Two years ago, American Resort Development Association (ARDA) released a new research that offered insight into the international shared vacation ownership industry which showcased several optimistic signs for the timeshare business. The study surveyed owners in 24 different countries and found that nearly two percent of households (20 million owner households) own at least one timeshare product, and that 81 percent of owners vacationed in the past year. In fact, the global occupancy rate remained strong through the recession and on average outpacing the worldwide hotel industry occupancy rate. ARDA also had a three-year analysis of the market that revealed impressive stability through a global financial crisis. For example, after a 27% drop in 2009, sales in 2010 held steady. Another example is that in some region particularly Asia, Central and South America, sales volume actually increased from 2008-2010.
Domestically, the timeshare business, largely based in Central Florida, is slowly improving. The industry fell from a high of more than $10 billion in sales in 2007 to $6.3 billion in 2009. Sales for 2010 was on par with or slightly higher than those of the previous year. “As an industry, we’re back in a growth mode,” said Don Harrill, the association’s incoming chairman and the president and chief executive officer of Kissimmee-based Holiday Inn Club Vacations.
So you’re looking to purchase some timeshare and like most others living in this age of informational technology, the first thing you probably will do is to Google it. Immediately, you’re bombarded with listings, information, and real estate jargons that require further Googling. One of the more confusing terms for new timeshare buyers is “fractional ownership” which often pops up concurrently with the word “timeshare”. What is fractional ownership and how does it differ from timeshare?
The main difference lies in the way actual equity is distributed. In fractional ownership arrangement, the buyer actually owns a piece of equity in the property which means that if there is a change in the property’s value, the fractional owner’s share of the pie reflects that change. In a timeshare arrangement, ownership remains with the principal owner. What the timeshare buyers own are weeks or months of enjoyment in a property which do not fluctuate with the changes in the property’s values.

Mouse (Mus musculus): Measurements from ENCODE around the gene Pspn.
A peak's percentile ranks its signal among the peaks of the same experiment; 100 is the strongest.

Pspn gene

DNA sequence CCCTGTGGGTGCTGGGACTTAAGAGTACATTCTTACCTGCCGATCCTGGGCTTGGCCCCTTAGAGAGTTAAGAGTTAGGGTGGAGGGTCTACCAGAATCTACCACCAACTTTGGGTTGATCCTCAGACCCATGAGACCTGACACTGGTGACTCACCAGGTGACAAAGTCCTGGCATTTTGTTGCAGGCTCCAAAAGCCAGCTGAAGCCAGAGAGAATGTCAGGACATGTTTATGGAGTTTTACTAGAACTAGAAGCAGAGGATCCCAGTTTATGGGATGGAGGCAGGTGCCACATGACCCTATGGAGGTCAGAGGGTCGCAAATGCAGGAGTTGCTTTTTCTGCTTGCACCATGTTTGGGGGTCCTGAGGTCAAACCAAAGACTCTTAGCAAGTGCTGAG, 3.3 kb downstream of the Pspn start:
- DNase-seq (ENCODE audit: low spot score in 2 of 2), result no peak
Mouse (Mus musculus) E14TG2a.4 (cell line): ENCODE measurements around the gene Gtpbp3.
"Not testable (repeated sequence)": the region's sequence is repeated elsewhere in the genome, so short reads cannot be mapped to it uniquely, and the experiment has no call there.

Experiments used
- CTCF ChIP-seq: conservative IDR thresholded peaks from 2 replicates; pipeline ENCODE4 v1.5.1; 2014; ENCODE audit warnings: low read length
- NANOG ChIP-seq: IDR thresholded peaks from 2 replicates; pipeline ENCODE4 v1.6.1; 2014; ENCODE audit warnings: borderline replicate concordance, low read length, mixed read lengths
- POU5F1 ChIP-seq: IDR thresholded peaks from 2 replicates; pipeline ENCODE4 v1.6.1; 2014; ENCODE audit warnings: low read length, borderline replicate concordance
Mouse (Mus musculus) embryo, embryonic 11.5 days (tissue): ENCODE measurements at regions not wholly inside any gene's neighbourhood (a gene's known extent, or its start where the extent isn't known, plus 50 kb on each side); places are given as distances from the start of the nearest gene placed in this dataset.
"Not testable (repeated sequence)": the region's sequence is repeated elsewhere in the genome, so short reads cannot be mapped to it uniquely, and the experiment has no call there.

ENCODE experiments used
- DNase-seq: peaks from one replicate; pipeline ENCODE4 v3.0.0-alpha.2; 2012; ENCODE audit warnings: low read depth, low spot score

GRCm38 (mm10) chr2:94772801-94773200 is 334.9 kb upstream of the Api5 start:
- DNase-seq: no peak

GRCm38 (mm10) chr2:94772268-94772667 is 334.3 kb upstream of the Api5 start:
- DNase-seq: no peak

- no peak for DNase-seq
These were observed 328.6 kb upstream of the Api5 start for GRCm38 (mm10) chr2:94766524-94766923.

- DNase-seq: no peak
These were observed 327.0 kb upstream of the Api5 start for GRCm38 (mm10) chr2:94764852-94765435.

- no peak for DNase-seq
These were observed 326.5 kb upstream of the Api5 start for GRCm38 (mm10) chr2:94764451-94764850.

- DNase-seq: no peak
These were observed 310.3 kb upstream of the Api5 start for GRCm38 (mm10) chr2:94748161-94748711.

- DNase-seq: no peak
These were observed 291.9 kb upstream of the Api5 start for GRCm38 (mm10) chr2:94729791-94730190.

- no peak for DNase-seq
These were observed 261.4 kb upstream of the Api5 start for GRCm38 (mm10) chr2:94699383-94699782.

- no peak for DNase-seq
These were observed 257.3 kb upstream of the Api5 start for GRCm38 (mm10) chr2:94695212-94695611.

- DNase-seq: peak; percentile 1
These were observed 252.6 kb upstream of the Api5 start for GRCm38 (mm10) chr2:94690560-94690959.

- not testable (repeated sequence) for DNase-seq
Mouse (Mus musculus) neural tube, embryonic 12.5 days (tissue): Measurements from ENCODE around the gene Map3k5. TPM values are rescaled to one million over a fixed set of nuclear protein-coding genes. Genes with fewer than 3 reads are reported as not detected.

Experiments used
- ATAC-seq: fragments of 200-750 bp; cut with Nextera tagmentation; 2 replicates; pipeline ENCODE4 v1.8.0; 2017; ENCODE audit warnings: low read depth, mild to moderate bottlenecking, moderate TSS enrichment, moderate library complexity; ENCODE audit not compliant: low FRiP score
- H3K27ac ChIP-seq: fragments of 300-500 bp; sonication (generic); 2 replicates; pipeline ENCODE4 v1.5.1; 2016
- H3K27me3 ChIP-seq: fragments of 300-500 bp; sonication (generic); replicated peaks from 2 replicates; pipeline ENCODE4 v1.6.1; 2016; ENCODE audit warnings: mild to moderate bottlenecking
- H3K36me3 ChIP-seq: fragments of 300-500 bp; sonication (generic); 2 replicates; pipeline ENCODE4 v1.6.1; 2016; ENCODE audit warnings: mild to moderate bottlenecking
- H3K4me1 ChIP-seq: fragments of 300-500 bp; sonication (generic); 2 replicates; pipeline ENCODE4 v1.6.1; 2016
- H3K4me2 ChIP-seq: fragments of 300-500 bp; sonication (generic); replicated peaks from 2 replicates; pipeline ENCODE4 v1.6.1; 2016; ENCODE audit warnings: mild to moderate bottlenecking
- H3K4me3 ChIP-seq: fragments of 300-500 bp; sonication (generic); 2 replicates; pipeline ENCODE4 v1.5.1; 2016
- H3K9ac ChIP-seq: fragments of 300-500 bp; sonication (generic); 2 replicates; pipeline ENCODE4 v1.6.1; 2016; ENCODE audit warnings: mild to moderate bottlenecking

So to fractional ownership or to timeshare? That is the question. There are many benefits of a timeshare over fractional timeshare such as not having to pay taxes, insurance and other fees on the property. Since the property is not your responsibility, you don’t have to maintain it and while you contribute to some of these expenses through your fee, you’re not liable for the property as a whole.
With the current state of the economy, many timeshare owners are desperate to unload their acquisitions, making themselves prime target for scammers who require an upfront fee for their “service”. State Attorney General Rob McKenna says timeshare scam is major problem that’s affecting consumers across the country, “The attorney general of Florida has had 8,500 complaints just this year. The attorney general of Illinois tells us people are losing as much as $5,000. We get lots of complaints about timeshares and timeshare selling. It’s a big issue.”
The rising rate of timeshare scam has led to a stronger crackdown by state and federal authorities. For example, a new Florida law, which took effect in July, makes it illegal for timeshare resellers to misrepresent that they have a buyer and requires them to honor cancellation requests and provide refunds. Another case of timeshare scam prosecution took place in the Southern District of Illinois where 22 people were indicted for timeshare resale fraud.
These scammers often approach owners out of the blue. Thus, it’s necessary that timeshare owners do a background check on a person or company before paying them any fee. “What you want to do is go with a licensed company and check them out with the Better Business Bureau…” McKenna said. For example, we at timesharetravel was accredited with an A+ rating from the Better Business Bureau. Other tips to differentiate between creditable timeshare companies and questionable ones include noting how long the company has been in business, whether the business has been operating under the same name, the number of licensed agents the company has, and references from industry leaders.
In 2009, American Resort Development Association (ARDA) published its Timeshare Owners Report which demonstrated that there was a growing trend of a younger generation purchasing timeshare. Three years later this trend continues with the average age of timeshare owners at 42 years old. The same report also suggested that these new, younger owners are purchasing timeshare due to the flexibility and longtime saving cost of vacation ownership.
The upward tick in this trend signifies also a shift in the way timeshares are marketed as the younger generation of potential buyers is a generation that spends a great amount of time online whether for work and recreation. In fact, according to another report by the ARDA, 90% of timeshare owners have computer at home and Internet access. Thus, it is safe to assume where most prospective owners look for potential timeshare purchase is on the Internet. It is also interesting to note that 27% of the current timeshare purchases are made in the secondary market where buyers looking to buy a timeshare can purchase from owners with timeshare to sell.